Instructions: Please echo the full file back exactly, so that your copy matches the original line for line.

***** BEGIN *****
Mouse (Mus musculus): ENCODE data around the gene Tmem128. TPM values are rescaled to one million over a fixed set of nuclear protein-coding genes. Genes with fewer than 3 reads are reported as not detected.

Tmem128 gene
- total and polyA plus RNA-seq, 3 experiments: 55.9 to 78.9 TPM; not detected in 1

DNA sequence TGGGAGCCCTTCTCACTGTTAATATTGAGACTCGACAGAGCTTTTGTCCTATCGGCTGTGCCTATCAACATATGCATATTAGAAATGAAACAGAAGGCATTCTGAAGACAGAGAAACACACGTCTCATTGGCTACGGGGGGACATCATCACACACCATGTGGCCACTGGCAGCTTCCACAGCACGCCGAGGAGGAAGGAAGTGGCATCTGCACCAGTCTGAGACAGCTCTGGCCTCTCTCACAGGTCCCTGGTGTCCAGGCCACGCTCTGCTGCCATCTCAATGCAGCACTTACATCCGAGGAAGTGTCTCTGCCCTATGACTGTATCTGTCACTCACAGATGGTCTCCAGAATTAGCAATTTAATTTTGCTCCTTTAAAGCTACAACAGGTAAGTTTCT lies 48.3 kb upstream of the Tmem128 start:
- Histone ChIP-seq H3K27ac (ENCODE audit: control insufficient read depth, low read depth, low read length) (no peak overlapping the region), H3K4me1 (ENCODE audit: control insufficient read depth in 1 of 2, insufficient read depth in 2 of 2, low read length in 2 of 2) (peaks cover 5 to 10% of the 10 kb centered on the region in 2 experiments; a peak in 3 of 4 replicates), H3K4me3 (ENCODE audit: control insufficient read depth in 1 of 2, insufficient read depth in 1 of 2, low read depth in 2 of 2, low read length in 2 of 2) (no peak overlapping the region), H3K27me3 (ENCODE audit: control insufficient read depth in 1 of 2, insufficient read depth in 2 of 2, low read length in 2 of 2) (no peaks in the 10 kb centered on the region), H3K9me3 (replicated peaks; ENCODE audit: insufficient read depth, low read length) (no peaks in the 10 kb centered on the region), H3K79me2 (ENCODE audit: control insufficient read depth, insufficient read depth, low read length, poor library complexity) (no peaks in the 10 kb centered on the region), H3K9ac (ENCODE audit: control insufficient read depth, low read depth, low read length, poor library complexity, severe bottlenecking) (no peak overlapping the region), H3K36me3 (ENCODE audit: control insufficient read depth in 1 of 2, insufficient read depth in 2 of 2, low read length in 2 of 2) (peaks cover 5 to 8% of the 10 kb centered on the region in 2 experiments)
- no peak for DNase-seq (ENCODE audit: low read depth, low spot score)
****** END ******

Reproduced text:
Mouse (Mus musculus): ENCODE data around the gene Tmem128. TPM values are rescaled to one million over a fixed set of nuclear protein-coding genes. Genes with fewer than 3 reads are reported as not detected.

Tmem128 gene
- total and polyA plus RNA-seq, 3 experiments: 55.9 to 78.9 TPM; not detected in 1

DNA sequence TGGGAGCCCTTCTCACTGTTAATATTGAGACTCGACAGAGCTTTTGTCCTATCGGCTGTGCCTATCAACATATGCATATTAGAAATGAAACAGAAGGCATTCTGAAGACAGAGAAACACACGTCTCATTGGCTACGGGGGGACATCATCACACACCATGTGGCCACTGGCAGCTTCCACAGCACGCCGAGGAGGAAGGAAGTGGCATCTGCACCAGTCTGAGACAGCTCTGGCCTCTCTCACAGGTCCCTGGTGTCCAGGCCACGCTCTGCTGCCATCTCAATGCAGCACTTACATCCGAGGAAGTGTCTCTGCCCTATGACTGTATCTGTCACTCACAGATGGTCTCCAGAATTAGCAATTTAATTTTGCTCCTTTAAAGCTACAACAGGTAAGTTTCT lies 48.3 kb upstream of the Tmem128 start:
- Histone ChIP-seq H3K27ac (ENCODE audit: control insufficient read depth, low read depth, low read length) (no peak overlapping the region), H3K4me1 (ENCODE audit: control insufficient read depth in 1 of 2, insufficient read depth in 2 of 2, low read length in 2 of 2) (peaks cover 5 to 10% of the 10 kb centered on the region in 2 experiments; a peak in 3 of 4 replicates), H3K4me3 (ENCODE audit: control insufficient read depth in 1 of 2, insufficient read depth in 1 of 2, low read depth in 2 of 2, low read length in 2 of 2) (no peak overlapping the region), H3K27me3 (ENCODE audit: control insufficient read depth in 1 of 2, insufficient read depth in 2 of 2, low read length in 2 of 2) (no peaks in the 10 kb centered on the region), H3K9me3 (replicated peaks; ENCODE audit: insufficient read depth, low read length) (no peaks in the 10 kb centered on the region), H3K79me2 (ENCODE audit: control insufficient read depth, insufficient read depth, low read length, poor library complexity) (no peaks in the 10 kb centered on the region), H3K9ac (ENCODE audit: control insufficient read depth, low read depth, low read length, poor library complexity, severe bottlenecking) (no peak overlapping the region), H3K36me3 (ENCODE audit: control insufficient read depth in 1 of 2, insufficient read depth in 2 of 2, low read length in 2 of 2) (peaks cover 5 to 8% of the 10 kb centered on the region in 2 experiments)
- no peak for DNase-seq (ENCODE audit: low read depth, low spot score)